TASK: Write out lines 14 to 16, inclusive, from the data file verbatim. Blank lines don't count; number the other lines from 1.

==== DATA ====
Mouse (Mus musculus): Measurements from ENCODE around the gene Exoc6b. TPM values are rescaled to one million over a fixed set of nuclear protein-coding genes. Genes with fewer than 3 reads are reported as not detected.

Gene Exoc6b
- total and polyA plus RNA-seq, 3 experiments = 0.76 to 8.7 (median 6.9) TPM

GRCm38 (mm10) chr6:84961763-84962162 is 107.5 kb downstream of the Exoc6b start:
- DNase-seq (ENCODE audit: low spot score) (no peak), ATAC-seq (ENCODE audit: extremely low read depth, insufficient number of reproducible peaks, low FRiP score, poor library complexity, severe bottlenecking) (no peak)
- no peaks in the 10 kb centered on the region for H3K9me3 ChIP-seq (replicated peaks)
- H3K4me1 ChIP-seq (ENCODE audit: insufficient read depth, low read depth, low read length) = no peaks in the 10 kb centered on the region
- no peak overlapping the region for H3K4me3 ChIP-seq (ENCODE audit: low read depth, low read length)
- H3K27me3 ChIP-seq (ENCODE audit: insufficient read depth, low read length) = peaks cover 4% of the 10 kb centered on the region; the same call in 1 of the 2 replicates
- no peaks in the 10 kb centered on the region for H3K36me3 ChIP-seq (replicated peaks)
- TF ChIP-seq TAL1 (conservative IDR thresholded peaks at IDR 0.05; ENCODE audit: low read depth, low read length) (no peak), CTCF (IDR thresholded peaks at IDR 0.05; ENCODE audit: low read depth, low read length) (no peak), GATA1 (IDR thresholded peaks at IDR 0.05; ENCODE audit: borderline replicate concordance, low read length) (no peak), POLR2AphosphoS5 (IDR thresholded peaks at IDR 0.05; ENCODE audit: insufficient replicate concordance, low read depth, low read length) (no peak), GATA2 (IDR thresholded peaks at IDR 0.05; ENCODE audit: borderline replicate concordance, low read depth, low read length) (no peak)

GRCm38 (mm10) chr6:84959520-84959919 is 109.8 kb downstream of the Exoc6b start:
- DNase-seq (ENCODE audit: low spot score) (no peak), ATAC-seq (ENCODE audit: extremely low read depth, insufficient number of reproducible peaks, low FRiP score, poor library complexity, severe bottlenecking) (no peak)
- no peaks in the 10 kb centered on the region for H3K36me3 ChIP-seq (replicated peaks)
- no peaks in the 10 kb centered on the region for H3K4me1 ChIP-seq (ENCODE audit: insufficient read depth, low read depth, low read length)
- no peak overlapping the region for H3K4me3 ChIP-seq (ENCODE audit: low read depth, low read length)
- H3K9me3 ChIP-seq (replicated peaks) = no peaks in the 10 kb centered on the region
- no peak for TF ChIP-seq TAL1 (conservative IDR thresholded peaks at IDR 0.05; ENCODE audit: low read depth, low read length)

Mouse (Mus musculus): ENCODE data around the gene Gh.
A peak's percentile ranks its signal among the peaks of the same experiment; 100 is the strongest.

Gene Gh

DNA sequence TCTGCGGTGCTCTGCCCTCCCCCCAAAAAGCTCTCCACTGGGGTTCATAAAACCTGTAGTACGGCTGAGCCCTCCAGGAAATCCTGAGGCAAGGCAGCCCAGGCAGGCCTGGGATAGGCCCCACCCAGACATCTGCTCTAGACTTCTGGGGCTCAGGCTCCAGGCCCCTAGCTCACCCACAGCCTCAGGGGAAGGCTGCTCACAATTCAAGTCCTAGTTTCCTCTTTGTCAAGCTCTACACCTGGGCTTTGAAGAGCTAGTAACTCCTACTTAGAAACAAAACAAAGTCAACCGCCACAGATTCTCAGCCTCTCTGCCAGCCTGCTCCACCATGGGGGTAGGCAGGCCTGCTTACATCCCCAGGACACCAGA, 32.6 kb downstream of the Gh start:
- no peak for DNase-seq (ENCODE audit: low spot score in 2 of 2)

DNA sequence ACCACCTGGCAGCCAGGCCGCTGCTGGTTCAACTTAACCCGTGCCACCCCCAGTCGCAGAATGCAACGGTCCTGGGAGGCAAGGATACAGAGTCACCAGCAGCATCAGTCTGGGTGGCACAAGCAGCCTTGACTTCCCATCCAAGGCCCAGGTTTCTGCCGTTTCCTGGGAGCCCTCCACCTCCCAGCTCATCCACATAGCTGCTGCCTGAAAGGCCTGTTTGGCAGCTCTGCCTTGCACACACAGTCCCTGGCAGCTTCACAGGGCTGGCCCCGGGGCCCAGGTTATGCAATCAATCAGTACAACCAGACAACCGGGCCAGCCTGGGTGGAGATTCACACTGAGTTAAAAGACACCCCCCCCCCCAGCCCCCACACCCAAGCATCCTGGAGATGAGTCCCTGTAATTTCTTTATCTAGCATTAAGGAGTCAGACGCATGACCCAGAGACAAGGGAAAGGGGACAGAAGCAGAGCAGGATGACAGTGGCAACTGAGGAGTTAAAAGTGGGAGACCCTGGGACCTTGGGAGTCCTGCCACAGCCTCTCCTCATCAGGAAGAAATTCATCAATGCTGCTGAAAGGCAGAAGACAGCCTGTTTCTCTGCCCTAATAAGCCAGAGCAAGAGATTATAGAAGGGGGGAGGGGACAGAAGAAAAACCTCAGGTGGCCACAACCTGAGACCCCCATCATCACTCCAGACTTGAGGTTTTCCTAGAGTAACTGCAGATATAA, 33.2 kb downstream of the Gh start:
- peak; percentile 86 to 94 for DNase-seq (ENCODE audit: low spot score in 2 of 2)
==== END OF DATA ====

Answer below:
- no peaks in the 10 kb centered on the region for H3K36me3 ChIP-seq (replicated peaks)
- no peaks in the 10 kb centered on the region for H3K4me1 ChIP-seq (ENCODE audit: insufficient read depth, low read depth, low read length)
- no peak overlapping the region for H3K4me3 ChIP-seq (ENCODE audit: low read depth, low read length)